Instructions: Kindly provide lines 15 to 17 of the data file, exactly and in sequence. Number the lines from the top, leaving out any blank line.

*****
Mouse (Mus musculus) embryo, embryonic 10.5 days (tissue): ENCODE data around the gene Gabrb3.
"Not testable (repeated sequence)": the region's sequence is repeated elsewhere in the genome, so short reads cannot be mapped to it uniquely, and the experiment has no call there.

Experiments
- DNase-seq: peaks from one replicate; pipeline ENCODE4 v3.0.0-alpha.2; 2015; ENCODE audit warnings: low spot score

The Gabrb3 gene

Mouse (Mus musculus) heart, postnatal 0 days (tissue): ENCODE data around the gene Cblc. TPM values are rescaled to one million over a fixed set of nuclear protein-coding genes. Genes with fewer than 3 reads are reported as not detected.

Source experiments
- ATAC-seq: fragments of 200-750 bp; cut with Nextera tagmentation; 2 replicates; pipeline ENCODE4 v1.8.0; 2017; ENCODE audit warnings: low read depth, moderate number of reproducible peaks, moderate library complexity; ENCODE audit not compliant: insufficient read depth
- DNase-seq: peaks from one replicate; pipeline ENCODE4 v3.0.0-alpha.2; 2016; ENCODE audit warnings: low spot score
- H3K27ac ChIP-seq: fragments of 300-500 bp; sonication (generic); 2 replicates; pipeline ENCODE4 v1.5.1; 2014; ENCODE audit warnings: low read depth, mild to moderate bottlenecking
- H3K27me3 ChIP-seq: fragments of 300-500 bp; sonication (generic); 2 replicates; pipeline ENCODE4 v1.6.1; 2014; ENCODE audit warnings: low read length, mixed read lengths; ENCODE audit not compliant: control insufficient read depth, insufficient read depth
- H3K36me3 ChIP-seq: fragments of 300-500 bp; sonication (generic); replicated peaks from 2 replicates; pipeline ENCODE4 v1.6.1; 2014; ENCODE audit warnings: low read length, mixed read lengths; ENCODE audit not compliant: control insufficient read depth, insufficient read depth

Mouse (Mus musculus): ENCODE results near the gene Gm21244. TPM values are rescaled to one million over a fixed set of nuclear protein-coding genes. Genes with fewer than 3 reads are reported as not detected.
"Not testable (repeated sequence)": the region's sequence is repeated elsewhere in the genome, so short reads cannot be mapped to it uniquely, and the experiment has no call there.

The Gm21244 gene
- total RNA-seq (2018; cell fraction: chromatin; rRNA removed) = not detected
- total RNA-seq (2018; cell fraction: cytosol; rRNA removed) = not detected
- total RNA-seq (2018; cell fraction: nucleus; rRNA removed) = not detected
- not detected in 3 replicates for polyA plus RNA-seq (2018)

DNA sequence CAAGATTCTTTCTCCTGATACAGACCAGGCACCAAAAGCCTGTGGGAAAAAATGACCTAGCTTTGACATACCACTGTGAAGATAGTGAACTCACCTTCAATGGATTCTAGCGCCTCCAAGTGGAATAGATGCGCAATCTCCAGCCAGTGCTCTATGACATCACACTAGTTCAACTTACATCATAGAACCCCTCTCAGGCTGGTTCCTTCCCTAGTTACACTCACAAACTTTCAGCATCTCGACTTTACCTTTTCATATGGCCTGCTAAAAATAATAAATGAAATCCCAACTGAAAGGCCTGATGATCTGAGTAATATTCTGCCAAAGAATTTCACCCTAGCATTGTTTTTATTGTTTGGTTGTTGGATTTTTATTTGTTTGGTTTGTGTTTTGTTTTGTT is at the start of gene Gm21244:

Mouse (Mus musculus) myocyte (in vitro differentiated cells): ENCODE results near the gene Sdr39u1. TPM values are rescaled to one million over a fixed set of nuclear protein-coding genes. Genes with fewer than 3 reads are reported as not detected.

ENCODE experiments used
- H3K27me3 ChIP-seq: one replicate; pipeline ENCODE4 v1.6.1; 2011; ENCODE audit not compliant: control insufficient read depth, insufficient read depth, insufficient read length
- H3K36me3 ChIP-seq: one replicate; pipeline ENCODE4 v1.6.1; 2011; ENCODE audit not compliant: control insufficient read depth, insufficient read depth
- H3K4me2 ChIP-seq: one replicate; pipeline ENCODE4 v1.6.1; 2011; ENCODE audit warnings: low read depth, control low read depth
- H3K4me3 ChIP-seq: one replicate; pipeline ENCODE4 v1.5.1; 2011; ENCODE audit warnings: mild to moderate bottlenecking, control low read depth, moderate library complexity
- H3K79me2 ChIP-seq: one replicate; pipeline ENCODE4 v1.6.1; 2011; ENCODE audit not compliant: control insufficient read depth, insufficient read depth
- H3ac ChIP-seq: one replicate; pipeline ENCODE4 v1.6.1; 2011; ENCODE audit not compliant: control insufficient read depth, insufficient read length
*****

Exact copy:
The Gm21244 gene
- total RNA-seq (2018; cell fraction: chromatin; rRNA removed) = not detected
- total RNA-seq (2018; cell fraction: cytosol; rRNA removed) = not detected